Physical exercise can benefit a person’s mental health by improving their sleeping habits, sense of well-being, mental awareness, management of stressful situations and mental health challenges (for example, depression and anxiety).
By performing physical exercise, levels of serotonin (a neurotransmitter) and endorphins (a type of hormone) increase. Increased serotonin levels can result in reduced muscle tension, and improved concentration and memory. Increased endorphin levels can reduce feelings of pain and produce feelings of euphoria (intense excitement or happiness).
I have worked in the mental health field for a number of years, and recommend physical activity to my clients with diabetes. This idea was originally suggested to me by a psychiatrist with whom I worked. He noted that, “physical exercise can work better than psychiatric medication, without any side effects.” (If you take medication for depression, be sure to consult your healthcare team if you are considering discontinuing it.)
Exercise: depression and anxiety
Studies have shown that depression and anxiety are reduced in people who undertake regular physical exercise. Research has also shown that maintaining an exercise schedule can prevent a relapse of depression or anxiety symptoms. Another important benefit of physical exercise is that it reduces negative thoughts, which often fuel depression and anxiety. This strategy can be described as a mindfulness exercise: focusing on your body, and how it moves and feels as it exercises, helps interrupt the flow of worries.
Exercise and stress
Stress can cause the body to exhibit signs of tension, such as tight muscles (especially in the shoulders and back), difficulty swallowing, stomach pain, headache and fatigue. Because physical exercise increases serotonin and endorphins levels, muscle tension is reduced and feelings of happiness are enhanced. The improvement of cognition that comes with physical activity may also help you to resolve a stressful situation.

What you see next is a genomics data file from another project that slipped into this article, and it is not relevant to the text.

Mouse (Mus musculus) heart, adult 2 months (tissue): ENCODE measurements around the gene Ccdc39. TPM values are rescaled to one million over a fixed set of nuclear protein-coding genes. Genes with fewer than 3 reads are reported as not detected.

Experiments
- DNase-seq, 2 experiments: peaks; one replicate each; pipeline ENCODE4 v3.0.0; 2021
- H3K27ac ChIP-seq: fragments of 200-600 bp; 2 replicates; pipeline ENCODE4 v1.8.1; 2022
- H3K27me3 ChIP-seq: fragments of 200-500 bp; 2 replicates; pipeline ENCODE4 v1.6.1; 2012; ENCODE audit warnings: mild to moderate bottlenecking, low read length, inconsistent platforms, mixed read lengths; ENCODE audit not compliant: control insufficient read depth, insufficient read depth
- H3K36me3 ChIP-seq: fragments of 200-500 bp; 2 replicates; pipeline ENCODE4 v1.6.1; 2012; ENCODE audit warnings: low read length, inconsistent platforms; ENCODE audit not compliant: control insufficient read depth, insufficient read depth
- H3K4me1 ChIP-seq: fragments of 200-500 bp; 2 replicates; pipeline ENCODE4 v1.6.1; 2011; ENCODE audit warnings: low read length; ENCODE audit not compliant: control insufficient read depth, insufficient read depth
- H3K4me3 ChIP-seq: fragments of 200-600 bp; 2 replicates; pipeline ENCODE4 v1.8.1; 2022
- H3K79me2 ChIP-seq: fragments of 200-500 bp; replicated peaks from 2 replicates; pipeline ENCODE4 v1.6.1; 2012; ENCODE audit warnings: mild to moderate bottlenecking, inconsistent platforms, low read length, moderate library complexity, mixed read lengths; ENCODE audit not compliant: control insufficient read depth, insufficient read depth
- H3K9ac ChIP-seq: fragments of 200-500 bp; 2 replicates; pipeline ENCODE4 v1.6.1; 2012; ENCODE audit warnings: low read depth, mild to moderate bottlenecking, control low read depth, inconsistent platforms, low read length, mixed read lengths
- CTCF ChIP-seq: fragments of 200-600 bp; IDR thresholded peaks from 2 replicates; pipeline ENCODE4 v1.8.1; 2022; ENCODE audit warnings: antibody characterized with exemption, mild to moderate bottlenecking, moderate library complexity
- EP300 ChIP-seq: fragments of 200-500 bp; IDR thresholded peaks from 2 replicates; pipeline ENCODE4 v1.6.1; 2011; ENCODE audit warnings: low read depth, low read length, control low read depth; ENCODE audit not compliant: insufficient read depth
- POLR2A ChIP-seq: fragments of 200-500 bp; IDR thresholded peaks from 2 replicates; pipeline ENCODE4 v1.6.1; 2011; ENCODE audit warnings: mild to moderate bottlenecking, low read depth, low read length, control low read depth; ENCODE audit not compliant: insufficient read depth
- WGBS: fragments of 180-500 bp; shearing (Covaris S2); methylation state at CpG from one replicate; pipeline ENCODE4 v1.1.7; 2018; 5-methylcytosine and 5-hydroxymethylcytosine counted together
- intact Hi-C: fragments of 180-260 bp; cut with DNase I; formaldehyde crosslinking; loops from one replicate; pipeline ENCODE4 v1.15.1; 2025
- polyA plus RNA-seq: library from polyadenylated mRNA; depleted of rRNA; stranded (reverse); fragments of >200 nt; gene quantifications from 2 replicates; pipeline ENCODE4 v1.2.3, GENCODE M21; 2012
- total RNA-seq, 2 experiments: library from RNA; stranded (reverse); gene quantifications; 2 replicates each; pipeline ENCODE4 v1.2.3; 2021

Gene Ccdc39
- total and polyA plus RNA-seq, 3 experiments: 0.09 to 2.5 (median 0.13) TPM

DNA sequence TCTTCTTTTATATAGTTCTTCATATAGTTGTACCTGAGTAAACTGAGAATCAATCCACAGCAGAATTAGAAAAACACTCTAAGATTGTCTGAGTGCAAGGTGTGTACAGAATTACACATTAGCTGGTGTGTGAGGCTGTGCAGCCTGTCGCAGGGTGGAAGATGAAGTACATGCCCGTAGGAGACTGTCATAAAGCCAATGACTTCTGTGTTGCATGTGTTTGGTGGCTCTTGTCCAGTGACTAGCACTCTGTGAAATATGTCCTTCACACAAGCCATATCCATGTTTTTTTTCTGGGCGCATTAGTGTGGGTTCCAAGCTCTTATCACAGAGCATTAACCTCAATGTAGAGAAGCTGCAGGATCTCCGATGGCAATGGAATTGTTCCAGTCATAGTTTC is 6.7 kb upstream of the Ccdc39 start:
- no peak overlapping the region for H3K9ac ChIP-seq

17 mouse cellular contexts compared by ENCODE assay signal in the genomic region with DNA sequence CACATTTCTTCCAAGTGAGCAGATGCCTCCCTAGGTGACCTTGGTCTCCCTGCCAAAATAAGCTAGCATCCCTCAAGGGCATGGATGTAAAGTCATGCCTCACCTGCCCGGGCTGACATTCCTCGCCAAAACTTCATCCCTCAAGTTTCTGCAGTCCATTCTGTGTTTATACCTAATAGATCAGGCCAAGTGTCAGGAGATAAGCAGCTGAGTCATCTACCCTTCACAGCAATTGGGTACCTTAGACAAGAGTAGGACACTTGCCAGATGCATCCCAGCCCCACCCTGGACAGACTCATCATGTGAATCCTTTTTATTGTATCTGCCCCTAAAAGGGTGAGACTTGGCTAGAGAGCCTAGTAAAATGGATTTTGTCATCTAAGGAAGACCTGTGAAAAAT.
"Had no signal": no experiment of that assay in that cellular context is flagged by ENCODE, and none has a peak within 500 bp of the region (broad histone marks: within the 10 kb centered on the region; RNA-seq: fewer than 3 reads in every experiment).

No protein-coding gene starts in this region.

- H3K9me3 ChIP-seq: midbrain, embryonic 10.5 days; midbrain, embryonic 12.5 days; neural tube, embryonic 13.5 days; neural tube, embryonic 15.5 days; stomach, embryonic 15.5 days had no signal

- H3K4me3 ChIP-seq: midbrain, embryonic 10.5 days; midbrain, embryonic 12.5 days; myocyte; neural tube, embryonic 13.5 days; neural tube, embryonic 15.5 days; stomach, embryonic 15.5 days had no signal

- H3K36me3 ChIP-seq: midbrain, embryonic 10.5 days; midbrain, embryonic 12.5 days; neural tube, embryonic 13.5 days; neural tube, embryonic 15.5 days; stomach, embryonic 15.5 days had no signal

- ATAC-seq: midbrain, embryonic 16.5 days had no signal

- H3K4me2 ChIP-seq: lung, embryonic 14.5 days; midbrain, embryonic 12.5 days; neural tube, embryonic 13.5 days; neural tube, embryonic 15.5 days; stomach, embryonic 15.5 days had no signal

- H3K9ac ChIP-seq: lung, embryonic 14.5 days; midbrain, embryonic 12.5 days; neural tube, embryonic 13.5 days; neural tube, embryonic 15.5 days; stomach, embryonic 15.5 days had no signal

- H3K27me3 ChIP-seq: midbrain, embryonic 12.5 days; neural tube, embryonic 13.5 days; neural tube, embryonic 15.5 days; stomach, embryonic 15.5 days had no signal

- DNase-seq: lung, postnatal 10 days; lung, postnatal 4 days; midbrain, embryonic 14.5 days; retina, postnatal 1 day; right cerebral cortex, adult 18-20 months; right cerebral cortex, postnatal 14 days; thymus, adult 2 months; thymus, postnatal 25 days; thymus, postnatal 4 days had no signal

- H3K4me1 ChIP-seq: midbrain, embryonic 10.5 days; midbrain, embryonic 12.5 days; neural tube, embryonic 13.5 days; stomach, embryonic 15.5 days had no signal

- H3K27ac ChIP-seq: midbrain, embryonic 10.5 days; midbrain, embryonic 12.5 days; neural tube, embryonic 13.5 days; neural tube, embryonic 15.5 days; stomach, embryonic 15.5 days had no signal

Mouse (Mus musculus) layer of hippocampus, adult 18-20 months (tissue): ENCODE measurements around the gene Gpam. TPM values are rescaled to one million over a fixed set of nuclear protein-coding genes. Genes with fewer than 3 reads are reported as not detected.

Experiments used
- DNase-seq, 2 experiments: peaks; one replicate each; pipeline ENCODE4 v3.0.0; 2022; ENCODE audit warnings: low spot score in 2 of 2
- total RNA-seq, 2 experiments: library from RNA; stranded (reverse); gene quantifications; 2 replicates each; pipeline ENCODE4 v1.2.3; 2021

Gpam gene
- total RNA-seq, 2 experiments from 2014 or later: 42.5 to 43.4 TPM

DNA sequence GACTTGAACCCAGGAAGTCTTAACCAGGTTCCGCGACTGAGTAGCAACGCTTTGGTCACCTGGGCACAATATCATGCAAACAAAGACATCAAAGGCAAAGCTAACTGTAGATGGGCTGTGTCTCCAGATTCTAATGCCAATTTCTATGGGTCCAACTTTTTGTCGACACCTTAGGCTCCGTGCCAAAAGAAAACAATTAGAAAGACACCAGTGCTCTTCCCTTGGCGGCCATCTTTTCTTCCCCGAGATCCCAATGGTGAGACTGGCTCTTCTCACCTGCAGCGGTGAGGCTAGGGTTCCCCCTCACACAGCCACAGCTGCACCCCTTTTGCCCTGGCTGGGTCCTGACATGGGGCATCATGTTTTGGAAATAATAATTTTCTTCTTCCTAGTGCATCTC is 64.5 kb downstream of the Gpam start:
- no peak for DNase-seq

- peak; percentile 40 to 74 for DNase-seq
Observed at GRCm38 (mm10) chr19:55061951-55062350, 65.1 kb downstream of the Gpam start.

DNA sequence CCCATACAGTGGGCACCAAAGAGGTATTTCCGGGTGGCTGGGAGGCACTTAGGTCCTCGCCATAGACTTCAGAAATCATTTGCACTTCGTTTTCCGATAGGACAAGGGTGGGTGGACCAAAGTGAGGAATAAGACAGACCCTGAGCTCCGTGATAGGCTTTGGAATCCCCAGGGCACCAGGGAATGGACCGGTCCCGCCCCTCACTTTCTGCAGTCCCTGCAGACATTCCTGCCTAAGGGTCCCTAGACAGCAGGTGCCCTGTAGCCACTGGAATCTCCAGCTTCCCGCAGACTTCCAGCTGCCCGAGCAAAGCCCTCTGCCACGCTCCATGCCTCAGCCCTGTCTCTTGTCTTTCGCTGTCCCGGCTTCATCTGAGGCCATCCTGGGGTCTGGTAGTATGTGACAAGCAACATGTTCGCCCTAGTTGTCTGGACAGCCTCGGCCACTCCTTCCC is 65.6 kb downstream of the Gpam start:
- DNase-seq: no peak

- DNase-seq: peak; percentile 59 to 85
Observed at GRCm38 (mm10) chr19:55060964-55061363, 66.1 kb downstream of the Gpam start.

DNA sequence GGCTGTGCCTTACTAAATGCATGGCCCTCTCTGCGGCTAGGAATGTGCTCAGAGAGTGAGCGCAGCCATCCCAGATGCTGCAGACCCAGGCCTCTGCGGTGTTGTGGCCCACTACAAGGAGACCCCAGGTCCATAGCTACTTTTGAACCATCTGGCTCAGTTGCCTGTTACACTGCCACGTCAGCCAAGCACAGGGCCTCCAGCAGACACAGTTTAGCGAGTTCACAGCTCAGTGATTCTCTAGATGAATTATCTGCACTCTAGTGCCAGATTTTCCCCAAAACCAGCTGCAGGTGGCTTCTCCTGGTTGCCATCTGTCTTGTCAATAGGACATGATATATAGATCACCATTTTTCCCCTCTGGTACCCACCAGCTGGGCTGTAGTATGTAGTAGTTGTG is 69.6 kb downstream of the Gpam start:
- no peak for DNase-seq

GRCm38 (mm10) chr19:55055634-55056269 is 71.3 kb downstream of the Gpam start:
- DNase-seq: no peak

What kind of exercise? When and where to do it?
Exercise regimens should be individualized, meaning that it’s important that you choose physical activities that you’ll enjoy over the long term, and ones that suits your lifestyle. If you have been inactive for a long period of time, then going to the gym may not appeal to you. However, there are lots of activities you can do, right in your own home! These include housecleaning, walking up and down stairs, gardening and dancing.
Other activities for beginners outside the home include walking, jogging and cycling. If weather is an issue – whether it’s very hot or very cold outside – think about walking in a mall, grocery store or community centre.
Whatever activity you choose, remember to start slowly and gradually increase the duration and intensity of the exercise, to achieve the best health benefits.
Thirty minutes of moderate-intensity exercise (such as a brisk walk) three days per week is sufficient to achieve both physical and mental health benefits. These 30 minutes do not have to be continuous; for example, three 10-minute walks are believed to be as beneficial as one 30-minute walk.
Physical exercise is a contributing factor in improved mental health. The important thing to remember is that it should be tailored to your individual needs and preferences, so that success can be achieved and maintained.